Representations and Identities in Georgia in the 19th and 20th Centuries

Hubertus Jahn, Cambridge; Historisches Kolleg, München
15.02.2017 - 17.02.2017
Helena Holzberger, Wissenschaftliche Mitarbeiterin an der Graduiertenschule für Ost-und Südosteuropastudien, Ludwig-Maximilians-Universität München; Marian Lüth, Lehrstuhl für Russland / Asien-Studien, Ludwig-Maximilians-Universität München

Among the post-Soviet countries, Georgia has always played a special role. It has a rich history that goes way back to the ancient world; as part of the Caucasus, it was the first “Oriental” encounter of the Russian Empire. After the Russian Revolution, Georgia became the crux of Soviet national policy. And it was, of course, (in)famous as Stalin’s country of origin. After the collapse of the Soviet Union, it quickly leaned towards “the Western World”, which marked the beginning of tensions with post-Soviet Russia that are still with us today. All these changes and historical events were responsible for the development of specific identities and representational forms both in the imperial and post-imperial periods of the country’s history. In order to discuss these “Representations and Identities in Georgia in the 19th and 20th Centuries”, Hubertus Jahn, currently a senior fellow of the Historisches Kolleg in Munich, brought together several renowned scholars of Georgian studies.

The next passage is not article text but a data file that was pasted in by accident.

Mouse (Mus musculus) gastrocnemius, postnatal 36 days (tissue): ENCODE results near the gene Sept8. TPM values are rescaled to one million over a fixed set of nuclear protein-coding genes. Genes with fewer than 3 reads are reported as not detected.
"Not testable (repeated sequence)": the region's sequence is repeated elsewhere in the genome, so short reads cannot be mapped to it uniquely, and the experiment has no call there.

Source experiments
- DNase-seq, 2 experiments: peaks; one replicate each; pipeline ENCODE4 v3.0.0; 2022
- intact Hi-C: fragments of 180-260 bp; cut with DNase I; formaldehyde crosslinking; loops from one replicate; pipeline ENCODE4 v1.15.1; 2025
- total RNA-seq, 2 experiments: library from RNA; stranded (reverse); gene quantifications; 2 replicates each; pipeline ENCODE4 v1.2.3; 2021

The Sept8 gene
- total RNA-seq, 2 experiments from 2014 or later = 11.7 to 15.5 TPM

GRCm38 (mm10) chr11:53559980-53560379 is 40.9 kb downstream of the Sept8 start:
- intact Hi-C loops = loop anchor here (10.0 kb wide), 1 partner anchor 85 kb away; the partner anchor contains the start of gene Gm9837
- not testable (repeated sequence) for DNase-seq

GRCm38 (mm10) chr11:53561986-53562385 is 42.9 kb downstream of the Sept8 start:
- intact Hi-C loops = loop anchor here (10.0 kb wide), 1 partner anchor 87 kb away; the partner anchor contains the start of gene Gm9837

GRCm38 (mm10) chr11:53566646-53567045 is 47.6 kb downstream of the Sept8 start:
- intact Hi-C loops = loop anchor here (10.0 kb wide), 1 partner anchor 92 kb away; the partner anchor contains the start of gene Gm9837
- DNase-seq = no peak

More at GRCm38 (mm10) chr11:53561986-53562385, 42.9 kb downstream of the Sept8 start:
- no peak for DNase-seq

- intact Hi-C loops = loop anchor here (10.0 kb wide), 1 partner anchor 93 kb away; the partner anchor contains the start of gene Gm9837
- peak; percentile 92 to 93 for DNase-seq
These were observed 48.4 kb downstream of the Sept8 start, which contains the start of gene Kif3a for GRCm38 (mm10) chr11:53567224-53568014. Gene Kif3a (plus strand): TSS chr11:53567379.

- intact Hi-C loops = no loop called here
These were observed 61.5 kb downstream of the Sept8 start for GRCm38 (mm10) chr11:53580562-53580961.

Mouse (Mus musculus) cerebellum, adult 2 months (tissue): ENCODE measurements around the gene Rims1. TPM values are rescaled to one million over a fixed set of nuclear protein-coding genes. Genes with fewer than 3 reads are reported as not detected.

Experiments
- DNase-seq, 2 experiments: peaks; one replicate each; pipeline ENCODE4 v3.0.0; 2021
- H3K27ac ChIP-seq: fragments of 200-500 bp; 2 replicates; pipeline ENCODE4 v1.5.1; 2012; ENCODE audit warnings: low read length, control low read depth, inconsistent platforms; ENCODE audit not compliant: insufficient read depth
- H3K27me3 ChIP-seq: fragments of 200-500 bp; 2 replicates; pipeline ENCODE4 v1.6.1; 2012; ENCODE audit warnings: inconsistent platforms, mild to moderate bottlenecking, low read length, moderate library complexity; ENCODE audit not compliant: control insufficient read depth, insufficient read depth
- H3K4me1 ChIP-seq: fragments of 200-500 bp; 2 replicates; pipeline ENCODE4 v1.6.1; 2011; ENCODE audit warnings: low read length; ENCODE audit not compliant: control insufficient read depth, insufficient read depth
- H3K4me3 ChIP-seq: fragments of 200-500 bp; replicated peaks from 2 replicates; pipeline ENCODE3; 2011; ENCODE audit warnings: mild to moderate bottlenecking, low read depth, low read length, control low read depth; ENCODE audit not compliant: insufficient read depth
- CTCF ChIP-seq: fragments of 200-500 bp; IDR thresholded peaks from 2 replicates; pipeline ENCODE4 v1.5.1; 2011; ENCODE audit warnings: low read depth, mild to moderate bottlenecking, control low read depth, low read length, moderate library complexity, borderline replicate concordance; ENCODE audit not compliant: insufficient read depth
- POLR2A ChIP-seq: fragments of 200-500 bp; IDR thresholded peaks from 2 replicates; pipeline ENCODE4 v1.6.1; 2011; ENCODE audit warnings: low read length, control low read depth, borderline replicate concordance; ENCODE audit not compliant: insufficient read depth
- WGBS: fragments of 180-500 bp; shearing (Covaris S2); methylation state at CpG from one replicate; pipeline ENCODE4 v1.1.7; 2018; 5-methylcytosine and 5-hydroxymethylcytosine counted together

In his keynote address, DAVID DONDUA, the First Deputy Minister of Foreign Affairs of Georgia, identified the core topics of Georgian identity. First among those is an awareness of Georgia’s democratic roots and consequential close connections to Europe. As a second aspect, he mentioned the close entanglement of language and national identity, embodied in the writer and public activist Ilia Chavchavadze as one of the most famous national heroes. His third point was the Orthodox faith, personified in the pro-European and highly influential current patriarch. These topics were consistently picked up during most of the following discussions of the conference. Commenting on the conference’s program, Dondua was surprised by the emphasis on Stalin, quoting the Georgian dictum: Iosif Dzhugashvili was born in Georgia while Stalin was born in Russia.